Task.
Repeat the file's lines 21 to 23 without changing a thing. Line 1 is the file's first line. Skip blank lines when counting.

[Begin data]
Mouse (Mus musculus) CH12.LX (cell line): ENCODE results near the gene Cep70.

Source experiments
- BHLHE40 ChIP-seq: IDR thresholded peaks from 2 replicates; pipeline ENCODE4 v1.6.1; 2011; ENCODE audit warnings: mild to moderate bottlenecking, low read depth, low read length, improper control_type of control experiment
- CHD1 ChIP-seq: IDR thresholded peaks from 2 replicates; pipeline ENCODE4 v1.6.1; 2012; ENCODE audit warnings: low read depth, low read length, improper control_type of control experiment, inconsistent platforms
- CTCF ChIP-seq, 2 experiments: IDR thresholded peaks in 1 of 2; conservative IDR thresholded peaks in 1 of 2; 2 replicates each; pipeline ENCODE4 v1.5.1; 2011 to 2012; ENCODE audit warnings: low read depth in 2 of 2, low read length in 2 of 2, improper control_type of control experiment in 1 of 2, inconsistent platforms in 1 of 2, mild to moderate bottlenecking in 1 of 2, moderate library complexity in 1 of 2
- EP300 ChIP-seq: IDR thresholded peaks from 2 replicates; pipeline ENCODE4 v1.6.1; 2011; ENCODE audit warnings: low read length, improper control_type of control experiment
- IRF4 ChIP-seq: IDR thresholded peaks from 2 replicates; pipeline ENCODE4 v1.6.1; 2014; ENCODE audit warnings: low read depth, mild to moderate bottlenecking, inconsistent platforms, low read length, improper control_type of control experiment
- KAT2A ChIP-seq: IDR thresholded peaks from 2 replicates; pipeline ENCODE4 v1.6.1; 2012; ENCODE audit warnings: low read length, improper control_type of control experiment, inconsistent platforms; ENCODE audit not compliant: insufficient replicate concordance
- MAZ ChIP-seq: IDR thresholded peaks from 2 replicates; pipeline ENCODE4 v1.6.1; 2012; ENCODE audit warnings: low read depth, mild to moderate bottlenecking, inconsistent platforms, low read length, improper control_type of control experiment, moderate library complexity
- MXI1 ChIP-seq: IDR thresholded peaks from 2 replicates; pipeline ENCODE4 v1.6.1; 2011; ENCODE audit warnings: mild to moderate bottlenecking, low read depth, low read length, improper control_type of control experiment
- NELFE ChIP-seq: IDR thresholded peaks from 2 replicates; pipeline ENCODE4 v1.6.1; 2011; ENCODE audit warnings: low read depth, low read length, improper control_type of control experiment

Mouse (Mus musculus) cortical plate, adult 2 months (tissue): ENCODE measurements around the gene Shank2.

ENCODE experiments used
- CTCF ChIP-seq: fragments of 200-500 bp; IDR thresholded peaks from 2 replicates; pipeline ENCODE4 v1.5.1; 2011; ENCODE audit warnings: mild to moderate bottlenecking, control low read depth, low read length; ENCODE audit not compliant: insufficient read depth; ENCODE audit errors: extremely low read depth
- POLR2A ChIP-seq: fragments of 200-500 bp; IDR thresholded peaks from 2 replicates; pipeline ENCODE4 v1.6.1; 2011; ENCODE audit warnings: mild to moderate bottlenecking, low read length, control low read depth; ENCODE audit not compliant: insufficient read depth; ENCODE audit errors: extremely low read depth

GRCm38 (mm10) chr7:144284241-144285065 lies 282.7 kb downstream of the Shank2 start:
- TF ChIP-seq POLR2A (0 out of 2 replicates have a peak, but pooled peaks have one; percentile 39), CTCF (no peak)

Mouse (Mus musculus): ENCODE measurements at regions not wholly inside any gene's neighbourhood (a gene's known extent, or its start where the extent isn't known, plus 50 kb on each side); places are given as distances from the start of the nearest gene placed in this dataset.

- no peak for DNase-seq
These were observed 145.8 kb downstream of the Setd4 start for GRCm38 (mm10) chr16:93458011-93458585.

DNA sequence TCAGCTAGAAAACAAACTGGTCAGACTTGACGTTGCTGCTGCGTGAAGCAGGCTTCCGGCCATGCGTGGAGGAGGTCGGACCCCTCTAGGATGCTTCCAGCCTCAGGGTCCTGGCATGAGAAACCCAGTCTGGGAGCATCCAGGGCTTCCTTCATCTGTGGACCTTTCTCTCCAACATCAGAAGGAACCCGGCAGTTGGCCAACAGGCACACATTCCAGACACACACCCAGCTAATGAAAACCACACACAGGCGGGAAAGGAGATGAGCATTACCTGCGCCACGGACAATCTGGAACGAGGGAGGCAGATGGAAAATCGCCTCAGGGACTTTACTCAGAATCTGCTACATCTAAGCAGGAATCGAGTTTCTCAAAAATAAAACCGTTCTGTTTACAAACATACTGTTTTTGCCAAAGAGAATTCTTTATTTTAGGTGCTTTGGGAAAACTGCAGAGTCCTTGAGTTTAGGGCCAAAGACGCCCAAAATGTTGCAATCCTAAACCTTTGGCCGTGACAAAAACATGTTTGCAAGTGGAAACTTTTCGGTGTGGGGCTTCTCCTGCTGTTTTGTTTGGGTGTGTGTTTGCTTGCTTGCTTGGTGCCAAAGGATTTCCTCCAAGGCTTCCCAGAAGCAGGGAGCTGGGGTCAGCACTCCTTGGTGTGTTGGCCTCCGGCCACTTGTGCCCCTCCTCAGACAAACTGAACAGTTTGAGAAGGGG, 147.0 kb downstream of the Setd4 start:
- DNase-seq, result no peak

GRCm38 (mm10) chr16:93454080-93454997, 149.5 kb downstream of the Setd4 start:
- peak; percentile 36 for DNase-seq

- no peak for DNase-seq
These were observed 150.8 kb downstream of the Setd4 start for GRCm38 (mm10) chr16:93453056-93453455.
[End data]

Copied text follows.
DNA sequence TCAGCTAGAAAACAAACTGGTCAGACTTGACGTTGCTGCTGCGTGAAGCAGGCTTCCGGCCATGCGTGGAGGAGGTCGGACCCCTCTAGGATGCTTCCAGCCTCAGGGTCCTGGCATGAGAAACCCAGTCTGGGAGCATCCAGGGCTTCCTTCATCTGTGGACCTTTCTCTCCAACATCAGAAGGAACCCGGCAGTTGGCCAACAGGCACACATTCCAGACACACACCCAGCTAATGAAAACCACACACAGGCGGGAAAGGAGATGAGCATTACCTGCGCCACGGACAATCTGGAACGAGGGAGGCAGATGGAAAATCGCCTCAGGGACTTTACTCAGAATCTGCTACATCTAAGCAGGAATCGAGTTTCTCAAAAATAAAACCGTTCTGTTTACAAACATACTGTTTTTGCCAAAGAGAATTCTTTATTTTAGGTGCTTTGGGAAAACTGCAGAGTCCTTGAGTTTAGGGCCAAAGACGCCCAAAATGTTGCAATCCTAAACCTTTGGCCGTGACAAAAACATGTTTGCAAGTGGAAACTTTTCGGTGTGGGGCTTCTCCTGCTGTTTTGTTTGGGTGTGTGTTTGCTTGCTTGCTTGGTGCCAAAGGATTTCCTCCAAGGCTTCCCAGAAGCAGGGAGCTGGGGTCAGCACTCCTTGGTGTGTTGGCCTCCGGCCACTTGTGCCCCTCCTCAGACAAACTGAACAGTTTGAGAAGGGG, 147.0 kb downstream of the Setd4 start:
- DNase-seq, result no peak

GRCm38 (mm10) chr16:93454080-93454997, 149.5 kb downstream of the Setd4 start: